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Jacob Rees-Mogg had a talk for the Oxford Union, published on YouTube on 2013-11-11. The Oxford Union is a debating society. A debater’s aim is to win the audience over and not necessarily to discuss truth. Rees-Mogg had an entertaining talk but it is not targeted at discerning truth indeed. His presentation comes across as modest and forceful, with the charm of perhaps some old-fashioned style. Who closely considers his words may however be shocked by the unreasonableness and closed-mindedness.

Boris Johnson and Nigel Farage have been criticised for spreading false arguments for the June 23 2016 Brexit referendum. Obviously, these two individuals cannot be held accountable for swinging the views of some 45 million voters. I wondered since the referendum whether they had had some help. Apparently Jacob Rees-Mogg had been giving a helping hand.

To clarify Rees-Mogg’s departure from truth, we first must mention some properties of the European Parliament.

Seat-to-vote ratio’s in the EU parliament

The EU Parliament has 751 seats, distributed over 28 member states with 500 million people. The distribution over countries is not proportional to the populations, since countries are units by themselves, and it is felt that this should have some effect. Thus Germany with its population of 82 million has 96 seats (1.17 seats per million), the UK with its population of 65 million has 73 seats (1.12 seats per million), and Malta with its population of 0.5 million has 6 seats (12 seats per million). There is relatively little tension about this apportionment, since the countries fall in comparable classes (large, medium, very small), and the major political differences translate into political parties. The divisions between Christian Democrats, Social Democrats, Liberals, and what have you, apparently are dispersed over countries in similar manner, or, the political parties are able to create alliances over nations. It is part of the wonder of the EU that nationalism is being channeled and that there is more scope for civil democracy. A recent paper of mine on proportional representation is here.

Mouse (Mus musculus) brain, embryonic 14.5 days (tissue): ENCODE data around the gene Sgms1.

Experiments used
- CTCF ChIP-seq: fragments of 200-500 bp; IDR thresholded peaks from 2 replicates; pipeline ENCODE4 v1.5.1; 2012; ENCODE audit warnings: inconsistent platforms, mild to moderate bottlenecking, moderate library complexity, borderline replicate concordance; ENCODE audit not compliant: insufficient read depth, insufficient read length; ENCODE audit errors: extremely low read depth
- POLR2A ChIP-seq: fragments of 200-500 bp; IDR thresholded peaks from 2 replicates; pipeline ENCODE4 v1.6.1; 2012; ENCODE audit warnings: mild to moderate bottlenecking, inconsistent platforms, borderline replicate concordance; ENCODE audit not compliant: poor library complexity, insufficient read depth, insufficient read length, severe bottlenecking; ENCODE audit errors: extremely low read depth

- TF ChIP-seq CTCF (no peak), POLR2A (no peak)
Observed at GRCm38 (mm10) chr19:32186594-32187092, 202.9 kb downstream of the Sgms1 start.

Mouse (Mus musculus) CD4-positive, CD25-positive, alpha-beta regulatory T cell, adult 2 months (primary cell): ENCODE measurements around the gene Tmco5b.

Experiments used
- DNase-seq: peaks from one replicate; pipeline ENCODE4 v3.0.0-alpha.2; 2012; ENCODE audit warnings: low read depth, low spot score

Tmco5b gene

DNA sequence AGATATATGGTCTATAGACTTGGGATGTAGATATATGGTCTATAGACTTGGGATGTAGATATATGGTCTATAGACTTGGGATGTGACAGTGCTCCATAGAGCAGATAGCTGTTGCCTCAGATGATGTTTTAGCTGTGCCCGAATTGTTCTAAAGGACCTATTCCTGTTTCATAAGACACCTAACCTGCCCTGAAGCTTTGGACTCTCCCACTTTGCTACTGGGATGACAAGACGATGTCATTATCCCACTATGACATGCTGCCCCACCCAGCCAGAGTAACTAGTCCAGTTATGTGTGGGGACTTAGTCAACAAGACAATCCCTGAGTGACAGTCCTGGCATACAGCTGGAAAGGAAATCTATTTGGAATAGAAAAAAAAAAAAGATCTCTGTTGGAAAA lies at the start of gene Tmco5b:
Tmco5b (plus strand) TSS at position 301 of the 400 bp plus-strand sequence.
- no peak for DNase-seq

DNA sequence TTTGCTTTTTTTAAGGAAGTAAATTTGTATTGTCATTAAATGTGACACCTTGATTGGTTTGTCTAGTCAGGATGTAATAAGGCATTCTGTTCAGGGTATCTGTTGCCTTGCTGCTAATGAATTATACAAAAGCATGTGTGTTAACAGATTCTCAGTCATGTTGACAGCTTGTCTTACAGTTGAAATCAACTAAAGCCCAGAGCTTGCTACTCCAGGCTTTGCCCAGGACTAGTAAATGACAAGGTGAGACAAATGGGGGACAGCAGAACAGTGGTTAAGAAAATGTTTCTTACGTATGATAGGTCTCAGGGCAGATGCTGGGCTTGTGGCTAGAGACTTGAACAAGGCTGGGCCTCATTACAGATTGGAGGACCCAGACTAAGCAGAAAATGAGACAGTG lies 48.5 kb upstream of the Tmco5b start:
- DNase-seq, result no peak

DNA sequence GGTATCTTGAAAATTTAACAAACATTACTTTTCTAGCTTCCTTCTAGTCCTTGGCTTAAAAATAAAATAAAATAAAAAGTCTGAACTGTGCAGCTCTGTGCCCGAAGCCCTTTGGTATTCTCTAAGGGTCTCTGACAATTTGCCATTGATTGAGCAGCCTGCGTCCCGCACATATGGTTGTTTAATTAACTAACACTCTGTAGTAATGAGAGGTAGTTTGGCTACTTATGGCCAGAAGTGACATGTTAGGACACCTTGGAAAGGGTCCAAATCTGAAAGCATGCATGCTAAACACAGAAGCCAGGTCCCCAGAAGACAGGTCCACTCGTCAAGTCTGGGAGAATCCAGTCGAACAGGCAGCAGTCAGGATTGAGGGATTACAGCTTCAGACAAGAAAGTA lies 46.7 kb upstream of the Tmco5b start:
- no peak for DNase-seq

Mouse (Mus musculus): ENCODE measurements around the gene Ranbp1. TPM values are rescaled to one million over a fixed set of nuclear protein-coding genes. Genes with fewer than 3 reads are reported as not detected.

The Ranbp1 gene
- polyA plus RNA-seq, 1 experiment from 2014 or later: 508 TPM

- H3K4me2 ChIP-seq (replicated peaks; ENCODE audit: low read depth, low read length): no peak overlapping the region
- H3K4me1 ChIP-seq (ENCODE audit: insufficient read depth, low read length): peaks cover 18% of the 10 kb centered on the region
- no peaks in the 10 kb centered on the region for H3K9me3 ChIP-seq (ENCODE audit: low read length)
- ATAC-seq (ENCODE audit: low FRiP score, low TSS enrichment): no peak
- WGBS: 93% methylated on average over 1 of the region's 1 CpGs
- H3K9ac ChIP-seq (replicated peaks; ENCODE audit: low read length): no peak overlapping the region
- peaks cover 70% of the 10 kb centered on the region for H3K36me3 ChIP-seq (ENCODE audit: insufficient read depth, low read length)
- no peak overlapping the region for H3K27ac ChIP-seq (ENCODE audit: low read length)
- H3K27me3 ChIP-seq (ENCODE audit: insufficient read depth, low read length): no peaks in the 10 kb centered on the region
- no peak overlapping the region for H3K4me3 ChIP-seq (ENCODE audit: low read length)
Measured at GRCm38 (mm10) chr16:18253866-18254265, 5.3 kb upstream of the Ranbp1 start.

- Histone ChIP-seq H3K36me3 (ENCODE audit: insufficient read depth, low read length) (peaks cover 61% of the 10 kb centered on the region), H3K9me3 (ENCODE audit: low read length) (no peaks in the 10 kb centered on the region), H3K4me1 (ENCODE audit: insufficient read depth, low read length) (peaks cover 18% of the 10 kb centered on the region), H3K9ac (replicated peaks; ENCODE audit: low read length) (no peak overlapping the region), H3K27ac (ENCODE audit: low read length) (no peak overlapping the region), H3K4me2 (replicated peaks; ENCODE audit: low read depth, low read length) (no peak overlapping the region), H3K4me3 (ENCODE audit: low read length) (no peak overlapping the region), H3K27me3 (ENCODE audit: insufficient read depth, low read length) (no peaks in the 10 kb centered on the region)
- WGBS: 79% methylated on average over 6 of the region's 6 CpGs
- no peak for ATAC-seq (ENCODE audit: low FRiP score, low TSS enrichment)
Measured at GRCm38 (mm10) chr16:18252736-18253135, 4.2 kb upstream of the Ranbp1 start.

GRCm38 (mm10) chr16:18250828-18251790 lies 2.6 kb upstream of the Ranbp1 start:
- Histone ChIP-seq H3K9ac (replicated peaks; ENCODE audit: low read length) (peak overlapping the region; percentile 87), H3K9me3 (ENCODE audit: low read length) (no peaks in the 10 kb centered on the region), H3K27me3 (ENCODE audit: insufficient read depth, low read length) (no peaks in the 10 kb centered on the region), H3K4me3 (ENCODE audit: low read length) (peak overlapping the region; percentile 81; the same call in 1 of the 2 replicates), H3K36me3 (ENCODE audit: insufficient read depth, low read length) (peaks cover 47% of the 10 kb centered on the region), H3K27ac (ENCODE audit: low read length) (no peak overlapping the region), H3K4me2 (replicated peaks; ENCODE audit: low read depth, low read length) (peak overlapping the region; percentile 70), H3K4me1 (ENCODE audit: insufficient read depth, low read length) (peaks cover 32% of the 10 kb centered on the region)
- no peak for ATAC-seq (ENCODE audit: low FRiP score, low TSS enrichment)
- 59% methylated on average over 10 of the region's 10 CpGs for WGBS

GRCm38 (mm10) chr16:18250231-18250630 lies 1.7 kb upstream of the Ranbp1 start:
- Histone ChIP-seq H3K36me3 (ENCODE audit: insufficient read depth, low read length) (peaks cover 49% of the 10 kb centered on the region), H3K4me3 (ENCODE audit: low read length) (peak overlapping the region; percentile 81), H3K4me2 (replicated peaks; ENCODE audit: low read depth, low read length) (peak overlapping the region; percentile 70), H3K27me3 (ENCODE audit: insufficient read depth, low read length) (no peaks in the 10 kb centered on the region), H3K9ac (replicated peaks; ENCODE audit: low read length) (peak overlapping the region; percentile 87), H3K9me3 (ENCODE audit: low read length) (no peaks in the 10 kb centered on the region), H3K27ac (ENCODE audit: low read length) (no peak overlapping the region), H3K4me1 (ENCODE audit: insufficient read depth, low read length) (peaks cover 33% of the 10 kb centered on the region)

Jacob Rees-Mogg’s quote on Malta

Jacob Rees-Mogg does not explain above democratic solution for dealing with Member States of different sizes. He criticises the EU that Malta is over-represented compared to the UK. It is a fact that Malta has a higher seat-to-vote ratio, but only pointing to this fact obscures the other considerations. He mentions a perhaps older figure of 15 instead of the current 11, but that is irrelevant here. The demagoguery is that many in his audience apparently are not be aware of the key notions in this apportionment, and he apparently takes advantage of their lack of knowledge to win them over to his own closed-mindedness. The demagoguery is that he creates a suggestion as if Malta has 15 times more influence than the UK, as if 6 is 15 times larger than 73 (as, indeed, 6 = 15 * 73).

The quote at the final minute starting at about 11.30 is, with the abusive “proportionally outvote” and the threat of “spectres”:

“So what is this great experiment doing ? It is helping once again the rise of the extreme right, and in some cases the extreme left. That is the threat to democracy that is there, that is coming, that is deeply destructive. But the fundamental problem, the real issue at hand tonight is that there is less democracy in this country, because of the European Union. Because, Ladies and Gentlemen, however you vote the next general election, 60% of our laws, and some say higher, is made on the basis of European agreements, where the Maltese proportionally outvote us 15 to 1. Whoever you vote for, matters less than somebody in Malta votes for, about the laws of our country. And if you are unsatisfied with that, and you want it changed, I cannot give you any redress, because the United Kingdom Parliament, the most ancient democratic Parliament in the world, has been made powerless. That is the threat to democracy. It is here, but it is on the continent as well. It is a frightening spectre. The best way to deal with it, is to deal with our relationship with the European Union, to put our own democracy first and foremost, and hope that others follow.”